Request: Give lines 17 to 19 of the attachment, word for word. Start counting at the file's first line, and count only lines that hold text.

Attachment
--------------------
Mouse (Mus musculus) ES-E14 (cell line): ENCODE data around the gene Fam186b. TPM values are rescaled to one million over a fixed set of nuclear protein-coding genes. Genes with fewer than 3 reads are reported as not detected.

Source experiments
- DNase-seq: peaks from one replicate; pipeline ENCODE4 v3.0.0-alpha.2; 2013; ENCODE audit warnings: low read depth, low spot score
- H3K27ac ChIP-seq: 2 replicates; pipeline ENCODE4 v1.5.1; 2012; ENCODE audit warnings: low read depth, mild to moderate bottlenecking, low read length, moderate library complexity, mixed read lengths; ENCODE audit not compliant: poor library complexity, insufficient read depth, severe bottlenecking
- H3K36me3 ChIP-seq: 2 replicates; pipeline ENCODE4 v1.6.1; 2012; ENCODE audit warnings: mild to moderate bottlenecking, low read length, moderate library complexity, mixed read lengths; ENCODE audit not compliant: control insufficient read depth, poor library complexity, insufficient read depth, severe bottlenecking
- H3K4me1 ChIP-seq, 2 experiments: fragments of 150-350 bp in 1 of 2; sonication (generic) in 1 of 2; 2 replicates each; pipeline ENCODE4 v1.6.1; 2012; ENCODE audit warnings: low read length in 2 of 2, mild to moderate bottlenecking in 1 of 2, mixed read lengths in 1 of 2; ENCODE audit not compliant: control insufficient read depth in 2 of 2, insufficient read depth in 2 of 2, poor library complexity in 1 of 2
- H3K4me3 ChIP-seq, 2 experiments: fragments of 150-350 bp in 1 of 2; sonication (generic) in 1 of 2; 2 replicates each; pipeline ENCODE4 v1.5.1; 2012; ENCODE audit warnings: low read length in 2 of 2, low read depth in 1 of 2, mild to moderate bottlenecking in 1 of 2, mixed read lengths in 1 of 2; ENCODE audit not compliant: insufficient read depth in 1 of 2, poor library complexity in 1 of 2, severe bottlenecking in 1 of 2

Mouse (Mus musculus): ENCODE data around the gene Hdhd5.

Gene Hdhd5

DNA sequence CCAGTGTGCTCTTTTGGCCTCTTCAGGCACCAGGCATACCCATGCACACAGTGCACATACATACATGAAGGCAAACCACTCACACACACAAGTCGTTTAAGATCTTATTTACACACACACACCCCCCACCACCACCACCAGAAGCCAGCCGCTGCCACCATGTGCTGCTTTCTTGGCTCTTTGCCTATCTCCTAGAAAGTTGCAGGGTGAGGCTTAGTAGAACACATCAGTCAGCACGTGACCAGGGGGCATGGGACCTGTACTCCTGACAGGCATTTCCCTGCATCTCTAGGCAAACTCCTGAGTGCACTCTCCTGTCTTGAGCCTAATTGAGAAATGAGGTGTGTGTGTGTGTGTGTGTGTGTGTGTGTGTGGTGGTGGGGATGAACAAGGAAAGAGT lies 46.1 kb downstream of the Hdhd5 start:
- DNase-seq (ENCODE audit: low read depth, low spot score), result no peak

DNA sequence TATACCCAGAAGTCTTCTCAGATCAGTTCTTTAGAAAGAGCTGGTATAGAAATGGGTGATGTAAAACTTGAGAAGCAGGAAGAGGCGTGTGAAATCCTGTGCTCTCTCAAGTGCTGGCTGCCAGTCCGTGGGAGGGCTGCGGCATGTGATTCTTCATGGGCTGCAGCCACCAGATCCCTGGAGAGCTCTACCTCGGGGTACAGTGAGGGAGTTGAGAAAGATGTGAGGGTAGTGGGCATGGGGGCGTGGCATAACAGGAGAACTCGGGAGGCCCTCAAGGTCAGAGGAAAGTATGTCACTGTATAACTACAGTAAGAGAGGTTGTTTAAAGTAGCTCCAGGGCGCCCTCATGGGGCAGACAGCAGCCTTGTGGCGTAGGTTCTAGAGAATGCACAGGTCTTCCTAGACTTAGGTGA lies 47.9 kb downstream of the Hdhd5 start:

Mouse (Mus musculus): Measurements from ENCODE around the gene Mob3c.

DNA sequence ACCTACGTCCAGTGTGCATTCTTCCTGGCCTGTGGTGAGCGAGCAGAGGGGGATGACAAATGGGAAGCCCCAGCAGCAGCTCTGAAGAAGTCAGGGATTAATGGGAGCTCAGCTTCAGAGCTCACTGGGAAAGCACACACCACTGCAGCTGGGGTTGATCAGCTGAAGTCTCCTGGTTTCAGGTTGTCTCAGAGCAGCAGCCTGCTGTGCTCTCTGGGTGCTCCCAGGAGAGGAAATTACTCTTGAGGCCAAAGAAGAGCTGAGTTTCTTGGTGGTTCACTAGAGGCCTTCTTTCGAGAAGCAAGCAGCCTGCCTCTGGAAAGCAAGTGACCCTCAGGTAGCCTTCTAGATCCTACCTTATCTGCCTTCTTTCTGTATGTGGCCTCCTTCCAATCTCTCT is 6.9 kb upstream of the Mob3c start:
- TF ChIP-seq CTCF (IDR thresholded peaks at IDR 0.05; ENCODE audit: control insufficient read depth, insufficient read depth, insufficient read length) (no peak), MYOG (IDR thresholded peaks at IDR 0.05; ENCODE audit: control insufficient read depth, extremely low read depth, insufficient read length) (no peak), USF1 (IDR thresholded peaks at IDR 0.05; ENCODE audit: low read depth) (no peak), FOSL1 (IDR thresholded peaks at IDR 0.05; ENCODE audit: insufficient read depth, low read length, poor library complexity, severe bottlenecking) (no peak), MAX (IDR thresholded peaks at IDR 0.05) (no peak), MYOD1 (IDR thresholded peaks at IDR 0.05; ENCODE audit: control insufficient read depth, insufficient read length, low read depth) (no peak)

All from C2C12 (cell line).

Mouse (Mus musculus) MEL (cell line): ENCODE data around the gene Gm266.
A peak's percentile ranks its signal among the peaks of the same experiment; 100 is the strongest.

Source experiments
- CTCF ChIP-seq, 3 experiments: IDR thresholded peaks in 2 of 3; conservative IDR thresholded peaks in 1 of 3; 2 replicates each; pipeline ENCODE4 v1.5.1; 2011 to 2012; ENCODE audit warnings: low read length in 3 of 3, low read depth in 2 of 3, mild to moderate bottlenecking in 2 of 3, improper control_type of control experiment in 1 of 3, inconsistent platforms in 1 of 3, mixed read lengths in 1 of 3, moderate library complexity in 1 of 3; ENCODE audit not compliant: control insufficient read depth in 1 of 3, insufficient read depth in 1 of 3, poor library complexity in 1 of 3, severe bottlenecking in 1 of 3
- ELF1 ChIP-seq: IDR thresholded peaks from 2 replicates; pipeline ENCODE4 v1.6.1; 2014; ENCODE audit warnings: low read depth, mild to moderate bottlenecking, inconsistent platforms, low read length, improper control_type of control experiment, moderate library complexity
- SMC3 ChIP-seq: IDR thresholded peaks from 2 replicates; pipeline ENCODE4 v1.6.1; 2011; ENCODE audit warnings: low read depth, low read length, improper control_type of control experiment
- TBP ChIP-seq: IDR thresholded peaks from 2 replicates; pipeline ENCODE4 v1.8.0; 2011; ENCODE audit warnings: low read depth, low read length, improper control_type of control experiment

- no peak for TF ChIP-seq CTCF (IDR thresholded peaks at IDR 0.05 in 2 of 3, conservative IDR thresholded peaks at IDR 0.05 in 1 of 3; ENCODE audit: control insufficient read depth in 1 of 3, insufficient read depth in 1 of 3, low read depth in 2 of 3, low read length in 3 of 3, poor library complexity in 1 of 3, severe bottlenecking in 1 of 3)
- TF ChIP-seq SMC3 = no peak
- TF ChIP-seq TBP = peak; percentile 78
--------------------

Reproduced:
Mouse (Mus musculus) MEL (cell line): ENCODE data around the gene Gm266.
A peak's percentile ranks its signal among the peaks of the same experiment; 100 is the strongest.

Source experiments